Xi Jinping comes from Communist Party of China aristocracy. His father was a major leader under Mao Zedong. Mr Xi started his political career as private secretary to a senior military leader in the early 1980s, then went over to civil government, and worked his way up to province level leadership. Like many of his generation, he typifies the highly diverse administrative experience leaders in modern China need to have to get to the top.
He is also a highly networked individual. Xi's ascendancy has happened by a slow process of getting support, or at least avoiding active opposition, from important elements in the 84-million-strong Party. Most crucially, he has had the support of former President Jiang Zemin, and the relatively benign sanction of retiring Party Secretary Hu Jintao.
This is a leadership transition process that has taken several years to achieve, and involved a painstaking process of consultation and consensus building. But most of that has happened within the upper echelons of the political elite. Just how much social recognition this will get depends, initially, on one thing – economic growth.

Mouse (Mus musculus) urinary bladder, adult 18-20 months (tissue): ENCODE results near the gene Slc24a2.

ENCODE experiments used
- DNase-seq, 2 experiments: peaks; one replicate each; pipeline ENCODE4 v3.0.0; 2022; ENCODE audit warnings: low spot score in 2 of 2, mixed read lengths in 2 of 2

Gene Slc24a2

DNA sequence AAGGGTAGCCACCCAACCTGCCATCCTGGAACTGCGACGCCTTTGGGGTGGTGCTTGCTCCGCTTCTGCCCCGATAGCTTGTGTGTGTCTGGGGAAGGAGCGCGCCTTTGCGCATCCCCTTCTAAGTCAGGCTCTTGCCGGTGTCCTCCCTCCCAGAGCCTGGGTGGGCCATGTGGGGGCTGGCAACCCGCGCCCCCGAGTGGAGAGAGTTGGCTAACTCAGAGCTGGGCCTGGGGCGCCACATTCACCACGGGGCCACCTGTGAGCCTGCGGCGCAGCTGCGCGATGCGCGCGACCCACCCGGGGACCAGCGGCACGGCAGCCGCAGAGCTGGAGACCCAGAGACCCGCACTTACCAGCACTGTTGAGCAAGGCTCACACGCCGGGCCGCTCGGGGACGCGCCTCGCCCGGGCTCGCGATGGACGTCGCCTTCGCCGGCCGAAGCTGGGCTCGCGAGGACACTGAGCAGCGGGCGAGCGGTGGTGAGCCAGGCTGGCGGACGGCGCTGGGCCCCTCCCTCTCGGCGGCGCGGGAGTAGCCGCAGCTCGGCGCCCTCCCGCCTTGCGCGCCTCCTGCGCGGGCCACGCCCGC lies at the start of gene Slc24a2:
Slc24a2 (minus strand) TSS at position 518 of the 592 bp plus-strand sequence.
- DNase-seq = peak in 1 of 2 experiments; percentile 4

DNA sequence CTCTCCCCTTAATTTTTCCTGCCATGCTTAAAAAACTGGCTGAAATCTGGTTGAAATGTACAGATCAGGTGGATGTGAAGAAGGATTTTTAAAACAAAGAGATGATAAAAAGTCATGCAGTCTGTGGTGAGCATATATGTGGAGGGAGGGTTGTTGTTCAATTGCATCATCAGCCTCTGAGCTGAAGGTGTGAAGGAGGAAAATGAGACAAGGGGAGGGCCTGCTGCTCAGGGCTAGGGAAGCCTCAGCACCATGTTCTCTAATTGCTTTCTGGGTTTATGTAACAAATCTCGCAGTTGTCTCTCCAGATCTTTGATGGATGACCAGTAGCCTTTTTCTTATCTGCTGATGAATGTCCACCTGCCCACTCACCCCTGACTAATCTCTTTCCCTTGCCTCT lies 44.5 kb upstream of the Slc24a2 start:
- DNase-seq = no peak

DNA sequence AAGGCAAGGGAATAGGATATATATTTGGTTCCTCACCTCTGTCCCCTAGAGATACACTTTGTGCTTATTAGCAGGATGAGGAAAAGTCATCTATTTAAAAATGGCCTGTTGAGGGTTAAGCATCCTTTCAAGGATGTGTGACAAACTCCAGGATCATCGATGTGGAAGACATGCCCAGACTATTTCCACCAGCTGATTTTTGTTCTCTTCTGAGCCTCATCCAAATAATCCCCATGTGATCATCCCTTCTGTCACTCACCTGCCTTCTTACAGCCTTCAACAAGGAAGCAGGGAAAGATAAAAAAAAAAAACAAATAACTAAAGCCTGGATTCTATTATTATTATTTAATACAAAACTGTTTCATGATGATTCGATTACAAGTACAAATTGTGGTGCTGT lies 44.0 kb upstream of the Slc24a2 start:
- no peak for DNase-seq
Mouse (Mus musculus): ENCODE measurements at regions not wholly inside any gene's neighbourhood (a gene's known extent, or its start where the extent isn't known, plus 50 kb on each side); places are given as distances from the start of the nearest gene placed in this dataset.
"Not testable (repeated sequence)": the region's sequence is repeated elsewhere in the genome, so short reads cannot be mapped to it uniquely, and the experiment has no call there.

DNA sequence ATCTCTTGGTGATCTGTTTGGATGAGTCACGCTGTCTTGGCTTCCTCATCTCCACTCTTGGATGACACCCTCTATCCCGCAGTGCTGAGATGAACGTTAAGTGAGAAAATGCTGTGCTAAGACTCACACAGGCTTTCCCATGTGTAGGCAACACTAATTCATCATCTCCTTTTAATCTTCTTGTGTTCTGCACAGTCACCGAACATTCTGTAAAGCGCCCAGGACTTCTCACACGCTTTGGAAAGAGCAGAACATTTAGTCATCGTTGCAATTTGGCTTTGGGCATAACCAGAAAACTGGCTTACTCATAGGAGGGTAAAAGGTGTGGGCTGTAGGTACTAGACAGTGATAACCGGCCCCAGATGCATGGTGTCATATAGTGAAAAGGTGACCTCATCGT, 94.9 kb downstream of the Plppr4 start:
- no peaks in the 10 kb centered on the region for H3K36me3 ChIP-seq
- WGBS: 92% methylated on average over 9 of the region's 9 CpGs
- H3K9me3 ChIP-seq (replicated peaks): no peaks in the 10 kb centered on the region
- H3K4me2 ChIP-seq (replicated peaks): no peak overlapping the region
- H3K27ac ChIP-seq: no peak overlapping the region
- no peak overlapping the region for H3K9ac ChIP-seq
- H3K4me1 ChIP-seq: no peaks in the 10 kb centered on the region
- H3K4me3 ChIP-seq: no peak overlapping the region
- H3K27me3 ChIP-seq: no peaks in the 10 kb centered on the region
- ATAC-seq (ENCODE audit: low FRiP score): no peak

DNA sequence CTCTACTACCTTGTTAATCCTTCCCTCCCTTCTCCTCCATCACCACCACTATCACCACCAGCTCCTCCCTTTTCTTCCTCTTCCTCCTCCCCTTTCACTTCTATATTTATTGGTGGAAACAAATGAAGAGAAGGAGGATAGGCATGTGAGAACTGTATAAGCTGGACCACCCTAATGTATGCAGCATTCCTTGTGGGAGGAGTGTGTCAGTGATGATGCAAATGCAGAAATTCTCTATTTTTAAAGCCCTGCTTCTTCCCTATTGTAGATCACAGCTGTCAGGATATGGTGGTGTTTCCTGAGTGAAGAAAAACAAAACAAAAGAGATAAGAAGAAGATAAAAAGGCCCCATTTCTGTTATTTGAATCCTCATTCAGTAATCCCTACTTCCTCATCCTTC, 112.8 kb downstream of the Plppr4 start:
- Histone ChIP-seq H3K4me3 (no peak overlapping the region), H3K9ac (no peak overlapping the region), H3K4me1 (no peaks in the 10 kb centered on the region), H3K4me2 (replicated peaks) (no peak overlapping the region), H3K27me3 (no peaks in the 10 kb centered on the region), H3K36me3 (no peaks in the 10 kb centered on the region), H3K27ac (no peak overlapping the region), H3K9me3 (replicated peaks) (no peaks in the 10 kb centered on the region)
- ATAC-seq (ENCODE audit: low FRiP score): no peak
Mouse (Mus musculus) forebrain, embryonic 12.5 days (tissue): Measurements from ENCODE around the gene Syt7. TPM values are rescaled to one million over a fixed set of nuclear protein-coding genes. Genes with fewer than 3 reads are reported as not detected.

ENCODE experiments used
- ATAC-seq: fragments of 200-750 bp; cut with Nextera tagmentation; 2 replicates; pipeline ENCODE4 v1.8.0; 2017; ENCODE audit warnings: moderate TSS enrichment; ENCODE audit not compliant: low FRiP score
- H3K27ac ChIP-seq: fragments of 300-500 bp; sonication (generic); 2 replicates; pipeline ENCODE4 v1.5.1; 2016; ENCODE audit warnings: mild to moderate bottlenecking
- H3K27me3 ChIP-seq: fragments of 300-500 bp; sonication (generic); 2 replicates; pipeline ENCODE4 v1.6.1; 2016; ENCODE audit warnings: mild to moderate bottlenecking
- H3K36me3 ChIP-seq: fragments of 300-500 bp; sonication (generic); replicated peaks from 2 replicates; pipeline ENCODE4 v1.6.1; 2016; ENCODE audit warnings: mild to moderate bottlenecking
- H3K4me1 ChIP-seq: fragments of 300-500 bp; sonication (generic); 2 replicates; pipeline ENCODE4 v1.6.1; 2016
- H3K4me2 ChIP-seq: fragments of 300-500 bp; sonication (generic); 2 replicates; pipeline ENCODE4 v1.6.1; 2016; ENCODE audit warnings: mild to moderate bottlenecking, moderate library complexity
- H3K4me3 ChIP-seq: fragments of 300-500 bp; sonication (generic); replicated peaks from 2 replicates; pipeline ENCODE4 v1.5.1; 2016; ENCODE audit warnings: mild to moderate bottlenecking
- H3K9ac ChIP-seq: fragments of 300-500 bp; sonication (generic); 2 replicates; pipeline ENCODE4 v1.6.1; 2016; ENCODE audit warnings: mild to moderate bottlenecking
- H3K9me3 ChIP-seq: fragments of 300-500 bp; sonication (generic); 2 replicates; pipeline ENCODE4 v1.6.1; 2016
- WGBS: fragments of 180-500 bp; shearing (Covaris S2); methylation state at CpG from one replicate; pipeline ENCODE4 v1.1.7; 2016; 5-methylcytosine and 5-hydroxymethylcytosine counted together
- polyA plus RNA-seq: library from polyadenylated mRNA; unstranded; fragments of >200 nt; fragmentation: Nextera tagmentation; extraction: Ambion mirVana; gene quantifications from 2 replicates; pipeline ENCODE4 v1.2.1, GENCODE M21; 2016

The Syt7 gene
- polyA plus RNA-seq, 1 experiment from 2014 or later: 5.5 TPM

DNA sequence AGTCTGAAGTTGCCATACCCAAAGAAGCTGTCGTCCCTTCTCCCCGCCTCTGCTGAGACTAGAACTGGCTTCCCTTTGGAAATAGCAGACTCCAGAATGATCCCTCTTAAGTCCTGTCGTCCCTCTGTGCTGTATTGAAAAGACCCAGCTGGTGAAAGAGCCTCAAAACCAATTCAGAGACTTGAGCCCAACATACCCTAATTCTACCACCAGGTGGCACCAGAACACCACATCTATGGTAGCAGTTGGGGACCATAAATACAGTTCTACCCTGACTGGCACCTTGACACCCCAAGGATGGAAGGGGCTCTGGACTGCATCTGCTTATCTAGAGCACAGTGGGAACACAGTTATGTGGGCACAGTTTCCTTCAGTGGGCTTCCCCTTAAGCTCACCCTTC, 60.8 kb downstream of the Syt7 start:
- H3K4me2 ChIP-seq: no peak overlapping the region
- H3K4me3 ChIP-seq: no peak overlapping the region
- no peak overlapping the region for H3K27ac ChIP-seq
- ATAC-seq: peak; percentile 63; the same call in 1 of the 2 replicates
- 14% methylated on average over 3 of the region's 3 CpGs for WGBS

What can we expect from Mr Xi? In the short term, very little. He will be working with enormous constraints. His political space will be highly restricted. In the medium to long term, much will depend on how good growth is, and whether China hits an external or internal crisis. Don't expect any revelatory moments in the coming months. He has had to keep his cards close to the chest in the process of becoming leader of China.
The writer is Professor of Chinese Politics at the University of SydneyReuse content